The Hat laws
After the Ottoman caliphate was abolished in 1924, secular reforms were instituted by Mustafa Kemal Atatürk, the first President of Turkey. Under Atatürk's leadership, thousands of new schools were built; primary education was made free and compulsory, and women were given equal civil and political rights. However, the Hat Law of 1925, (November 25) saw the wearing of the Fez outlawed and the veiling of women frowned upon. But, please, stifle that inclination to laugh, at the idea of banning the wearing of a certain type of hat: this was a serious business. A man named Atıf Hodja, who was a 50-year-old Islamic scholar, wrote a book called “The Brimmed Hat and the Imitation of Francs.” He called for the Turkish people to stop “imitating” Europeans and wear their own style of dress. Hodja, however, and a cleric named Ali Rıza, who was called his “collaborator,” were sentenced to death. On Feb. 4, 1926, both were hung. In 1936, another law related to the wearing of "Prohibited Garments". This law banned religion-based clothing, such as the veil and turban.
The Dress Act of 1746, was brought in by the English Hanoverian government, after quashing the Jacobite rebellions. The Jacobites, wanted to restore the Roman Catholic, Stuart King, James II of England and his heirs to the thrones of England, Scotland and Ireland. However, Jacobitism was crushed and the Dress Act of 1746, was part of a plan to bring the warrior clans under government control. The wearing of tartan and Highland dress was prohibited and bagpipes were banned; as were other aspects of Gaelic culture.
Zoot Suits Banned
A series of riots broke out in Los Angeles, California, in 1943, called the Zoot Suit Riots. These riots, occurred between Anglo American sailors and Marines stationed in Los Angeles, and Latino youths, wearing zoot suits. The riots stemmed in part from the Sleepy Lagoon murder trial, which followed the mysterious death of a young Latino man. In an attempt to bring the riots under control, military personnel declared Los Angeles to be off-limits to all sailors, soldiers, and marines. And, The Los Angeles City Council passed a resolution banning the wearing of zoot suits in public, punishable by a 50-day jail term.
Some T-shirt slogans have been made illegal for various reasons. In the United States, a 19 year old man was convicted of violating section 415 of the California Penal Code, for wearing a T-shirt with the words "F--- the Draft." You can fill in the spaces. Also, in the US, a high school junior in Dearborn, Michigan, was asked to remove his T-shirt, at school, which sported a picture of George Bush with the words "George W. Bush: International Terrorist"; supposedly, because it supported terrorism. Go figure. In Britain, however, various people were arrested for wearing T-shirts emblazoned with "Bollocks to Blair." So much for free speech.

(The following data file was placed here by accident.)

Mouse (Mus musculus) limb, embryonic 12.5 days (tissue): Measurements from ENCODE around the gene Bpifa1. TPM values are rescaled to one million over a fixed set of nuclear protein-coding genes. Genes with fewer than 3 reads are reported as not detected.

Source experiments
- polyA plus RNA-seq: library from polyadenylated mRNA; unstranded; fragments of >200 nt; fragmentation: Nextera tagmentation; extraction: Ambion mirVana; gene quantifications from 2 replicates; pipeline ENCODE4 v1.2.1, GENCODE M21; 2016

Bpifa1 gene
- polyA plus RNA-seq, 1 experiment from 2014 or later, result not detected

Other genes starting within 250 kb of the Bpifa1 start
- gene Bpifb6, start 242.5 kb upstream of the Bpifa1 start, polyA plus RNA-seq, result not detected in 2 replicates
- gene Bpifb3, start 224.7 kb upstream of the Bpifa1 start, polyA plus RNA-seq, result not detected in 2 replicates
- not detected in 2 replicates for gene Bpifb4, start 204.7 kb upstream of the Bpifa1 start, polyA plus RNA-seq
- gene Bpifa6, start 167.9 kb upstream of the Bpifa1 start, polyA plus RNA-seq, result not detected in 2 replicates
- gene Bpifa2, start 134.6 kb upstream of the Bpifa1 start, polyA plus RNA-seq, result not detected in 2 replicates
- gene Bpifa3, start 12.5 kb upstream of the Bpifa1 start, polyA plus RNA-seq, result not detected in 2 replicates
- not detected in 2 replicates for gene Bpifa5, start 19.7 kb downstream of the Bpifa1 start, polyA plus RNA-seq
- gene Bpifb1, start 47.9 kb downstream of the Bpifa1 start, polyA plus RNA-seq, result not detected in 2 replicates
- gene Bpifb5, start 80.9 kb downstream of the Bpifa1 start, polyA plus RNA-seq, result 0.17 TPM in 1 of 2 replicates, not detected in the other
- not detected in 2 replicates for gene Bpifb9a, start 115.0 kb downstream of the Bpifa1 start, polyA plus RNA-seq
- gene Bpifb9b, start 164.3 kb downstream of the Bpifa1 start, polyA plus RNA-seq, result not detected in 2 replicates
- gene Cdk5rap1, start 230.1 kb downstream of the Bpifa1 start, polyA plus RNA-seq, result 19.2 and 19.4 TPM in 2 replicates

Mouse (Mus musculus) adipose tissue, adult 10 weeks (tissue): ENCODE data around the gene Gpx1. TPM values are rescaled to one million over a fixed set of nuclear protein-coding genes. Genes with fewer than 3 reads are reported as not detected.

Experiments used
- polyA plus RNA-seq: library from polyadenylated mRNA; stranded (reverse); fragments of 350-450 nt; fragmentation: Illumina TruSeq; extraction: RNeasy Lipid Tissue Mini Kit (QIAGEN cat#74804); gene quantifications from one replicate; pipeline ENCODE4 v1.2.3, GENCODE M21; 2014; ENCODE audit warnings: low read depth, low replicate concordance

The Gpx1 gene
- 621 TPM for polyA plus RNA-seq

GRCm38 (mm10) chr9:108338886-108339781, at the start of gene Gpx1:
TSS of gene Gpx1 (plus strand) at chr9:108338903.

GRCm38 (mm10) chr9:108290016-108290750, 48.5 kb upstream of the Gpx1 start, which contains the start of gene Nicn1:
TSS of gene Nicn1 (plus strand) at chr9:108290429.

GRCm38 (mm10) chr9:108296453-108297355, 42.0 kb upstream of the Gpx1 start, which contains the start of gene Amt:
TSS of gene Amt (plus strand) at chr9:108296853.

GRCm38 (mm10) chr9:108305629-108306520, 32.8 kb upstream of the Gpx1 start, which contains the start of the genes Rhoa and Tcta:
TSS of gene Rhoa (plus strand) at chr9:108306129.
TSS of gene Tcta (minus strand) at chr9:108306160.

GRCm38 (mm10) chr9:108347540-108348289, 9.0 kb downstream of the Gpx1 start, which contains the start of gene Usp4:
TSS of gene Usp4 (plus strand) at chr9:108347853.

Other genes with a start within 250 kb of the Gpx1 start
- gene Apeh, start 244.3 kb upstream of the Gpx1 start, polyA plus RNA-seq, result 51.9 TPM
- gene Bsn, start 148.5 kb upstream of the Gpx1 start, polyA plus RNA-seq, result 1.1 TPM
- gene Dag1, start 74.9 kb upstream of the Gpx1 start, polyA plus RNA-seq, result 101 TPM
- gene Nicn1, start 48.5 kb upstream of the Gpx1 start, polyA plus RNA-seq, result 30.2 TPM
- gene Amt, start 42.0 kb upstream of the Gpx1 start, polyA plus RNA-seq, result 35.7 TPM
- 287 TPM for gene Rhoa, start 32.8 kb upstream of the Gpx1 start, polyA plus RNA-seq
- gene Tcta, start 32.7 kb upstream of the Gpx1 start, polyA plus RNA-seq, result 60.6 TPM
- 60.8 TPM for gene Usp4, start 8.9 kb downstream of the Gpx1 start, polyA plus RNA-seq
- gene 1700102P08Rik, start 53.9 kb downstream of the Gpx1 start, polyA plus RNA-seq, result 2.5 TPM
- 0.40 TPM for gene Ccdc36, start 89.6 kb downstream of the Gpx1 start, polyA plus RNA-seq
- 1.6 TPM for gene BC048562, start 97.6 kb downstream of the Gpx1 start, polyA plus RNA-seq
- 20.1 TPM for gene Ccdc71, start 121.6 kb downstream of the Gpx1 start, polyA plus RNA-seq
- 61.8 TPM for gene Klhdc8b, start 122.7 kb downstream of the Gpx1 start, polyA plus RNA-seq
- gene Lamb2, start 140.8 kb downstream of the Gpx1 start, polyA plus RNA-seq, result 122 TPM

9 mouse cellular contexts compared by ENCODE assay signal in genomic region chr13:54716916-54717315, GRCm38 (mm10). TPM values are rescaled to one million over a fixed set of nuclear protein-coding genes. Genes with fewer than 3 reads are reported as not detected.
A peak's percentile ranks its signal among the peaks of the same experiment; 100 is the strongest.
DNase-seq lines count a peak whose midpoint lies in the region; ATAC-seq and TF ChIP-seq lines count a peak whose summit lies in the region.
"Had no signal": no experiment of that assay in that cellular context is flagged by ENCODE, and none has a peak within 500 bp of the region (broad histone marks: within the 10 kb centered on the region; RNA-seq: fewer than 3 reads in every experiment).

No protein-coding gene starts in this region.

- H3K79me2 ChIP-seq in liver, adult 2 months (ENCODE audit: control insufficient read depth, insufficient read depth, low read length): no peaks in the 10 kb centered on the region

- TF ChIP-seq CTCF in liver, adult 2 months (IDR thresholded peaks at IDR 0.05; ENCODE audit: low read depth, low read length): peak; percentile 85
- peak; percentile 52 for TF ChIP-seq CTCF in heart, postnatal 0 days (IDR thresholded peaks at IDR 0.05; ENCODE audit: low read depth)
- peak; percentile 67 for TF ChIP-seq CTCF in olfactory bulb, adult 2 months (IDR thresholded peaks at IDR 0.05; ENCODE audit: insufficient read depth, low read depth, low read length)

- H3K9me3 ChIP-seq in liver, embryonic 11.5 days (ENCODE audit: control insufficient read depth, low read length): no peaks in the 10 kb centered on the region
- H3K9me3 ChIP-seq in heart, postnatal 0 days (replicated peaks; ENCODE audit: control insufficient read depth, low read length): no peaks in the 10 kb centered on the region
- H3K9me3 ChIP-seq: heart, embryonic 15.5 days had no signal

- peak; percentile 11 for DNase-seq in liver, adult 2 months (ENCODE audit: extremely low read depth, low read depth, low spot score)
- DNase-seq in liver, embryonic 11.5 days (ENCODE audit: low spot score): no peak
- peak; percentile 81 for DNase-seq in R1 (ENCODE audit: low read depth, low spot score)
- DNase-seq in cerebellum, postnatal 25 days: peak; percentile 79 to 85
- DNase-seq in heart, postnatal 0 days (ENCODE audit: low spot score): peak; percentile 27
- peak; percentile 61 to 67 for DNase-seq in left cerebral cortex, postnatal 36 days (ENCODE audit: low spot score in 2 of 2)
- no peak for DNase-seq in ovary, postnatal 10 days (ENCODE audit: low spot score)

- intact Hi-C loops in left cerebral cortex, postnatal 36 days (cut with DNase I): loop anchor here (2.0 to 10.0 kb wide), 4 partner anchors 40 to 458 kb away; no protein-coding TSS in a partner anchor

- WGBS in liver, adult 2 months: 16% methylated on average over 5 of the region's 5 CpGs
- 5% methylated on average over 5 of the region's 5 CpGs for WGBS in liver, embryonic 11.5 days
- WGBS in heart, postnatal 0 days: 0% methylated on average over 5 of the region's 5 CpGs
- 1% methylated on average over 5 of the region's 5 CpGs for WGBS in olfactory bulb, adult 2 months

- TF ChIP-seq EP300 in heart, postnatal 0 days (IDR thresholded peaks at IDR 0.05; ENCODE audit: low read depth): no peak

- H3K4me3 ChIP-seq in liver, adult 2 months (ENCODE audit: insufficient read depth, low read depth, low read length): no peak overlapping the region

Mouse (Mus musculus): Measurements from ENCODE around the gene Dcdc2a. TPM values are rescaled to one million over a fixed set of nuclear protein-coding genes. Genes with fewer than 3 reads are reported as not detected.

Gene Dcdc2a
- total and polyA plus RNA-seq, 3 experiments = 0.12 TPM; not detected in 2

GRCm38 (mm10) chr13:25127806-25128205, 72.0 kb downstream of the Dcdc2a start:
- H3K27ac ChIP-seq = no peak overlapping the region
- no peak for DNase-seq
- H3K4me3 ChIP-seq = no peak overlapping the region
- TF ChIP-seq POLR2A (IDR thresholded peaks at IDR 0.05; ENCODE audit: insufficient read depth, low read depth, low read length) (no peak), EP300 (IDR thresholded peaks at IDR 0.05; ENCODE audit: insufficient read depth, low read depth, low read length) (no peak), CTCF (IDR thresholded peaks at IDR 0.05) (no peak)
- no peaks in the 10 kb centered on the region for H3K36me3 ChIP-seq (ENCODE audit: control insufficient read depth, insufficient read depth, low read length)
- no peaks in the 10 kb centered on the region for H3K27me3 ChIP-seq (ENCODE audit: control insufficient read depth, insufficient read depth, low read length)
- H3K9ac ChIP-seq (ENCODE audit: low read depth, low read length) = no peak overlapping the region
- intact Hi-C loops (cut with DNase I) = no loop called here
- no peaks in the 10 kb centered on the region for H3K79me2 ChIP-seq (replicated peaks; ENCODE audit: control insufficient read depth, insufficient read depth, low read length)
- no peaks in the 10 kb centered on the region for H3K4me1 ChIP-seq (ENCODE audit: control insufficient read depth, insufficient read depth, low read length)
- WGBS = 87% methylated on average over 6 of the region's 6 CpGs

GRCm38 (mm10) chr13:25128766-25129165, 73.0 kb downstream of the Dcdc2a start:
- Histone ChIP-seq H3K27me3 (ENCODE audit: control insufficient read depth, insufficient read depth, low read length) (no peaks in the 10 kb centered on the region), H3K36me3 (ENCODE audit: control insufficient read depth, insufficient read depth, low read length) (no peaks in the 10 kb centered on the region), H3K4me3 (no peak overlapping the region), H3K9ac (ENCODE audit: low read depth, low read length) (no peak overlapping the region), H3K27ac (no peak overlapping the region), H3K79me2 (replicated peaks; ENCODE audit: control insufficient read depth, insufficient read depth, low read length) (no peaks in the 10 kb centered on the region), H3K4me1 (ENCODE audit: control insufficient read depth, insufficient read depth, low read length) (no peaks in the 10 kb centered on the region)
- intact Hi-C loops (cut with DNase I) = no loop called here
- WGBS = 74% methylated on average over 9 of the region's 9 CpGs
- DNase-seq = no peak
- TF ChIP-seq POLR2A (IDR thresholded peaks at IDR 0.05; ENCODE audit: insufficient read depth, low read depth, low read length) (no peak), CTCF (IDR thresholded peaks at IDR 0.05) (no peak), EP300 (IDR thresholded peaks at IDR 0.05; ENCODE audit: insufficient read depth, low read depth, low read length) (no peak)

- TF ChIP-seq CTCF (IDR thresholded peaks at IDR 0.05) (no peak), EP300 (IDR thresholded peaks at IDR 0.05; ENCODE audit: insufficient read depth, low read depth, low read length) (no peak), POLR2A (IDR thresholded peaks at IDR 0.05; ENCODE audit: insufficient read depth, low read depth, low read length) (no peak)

Banned From Covering Breasts
The Indian Kingdom of Travancore had a rigid caste hierarchy and many rules for the lower castes. One of these strange rules was that females were not allowed to cover their breasts in front of the so called upper castes. However, there was a rebellion by Nadar climber women, who asserted their right to cover their own bosoms. In response, the upper castes in 1818 began attacking these women; with violence against the women reaching its peak in 1858. On 26 July, 1859, under pressure from the Madras Governor, the king of Travancore finally issued a proclamation giving the right to Nadar climber women to cover their breasts, but on condition that they did not imitate the clothing worn by upper caste women. Talk about inequality and patriarchy!
Rules For The Poor
The 1363 Act of Apparel came about after half the population of England, died from the Black Death in 1348. With half the population dead, those who remained became richer. And, soon, the poor were wearing similar clothing to the rich, and it was hard to tell the difference between the groups. The rich didn't like that. So, parliament issued an act, defining the colour, quality and cloth certain people could wear. Later acts, declared that no person under a Lord could wear cloth of gold, silver or sable. No one under the degree of knight of the garter could wear velvet, in the colours of crimson or blue.
Ban The Burqa
In 2010, France issued a law making it illegal to cover the face in public. Essentially, this law bans the wearing of balaclavas and hoods and also burqa's. This law was challenged by a 24-year-old French citizen who wore both a burqa and a niqab; only her eyes were visible. The case was taken to the European court of human rights (ECHR), where judges upheld France's burqa ban, and the argument that it encouraged citizens to "live together."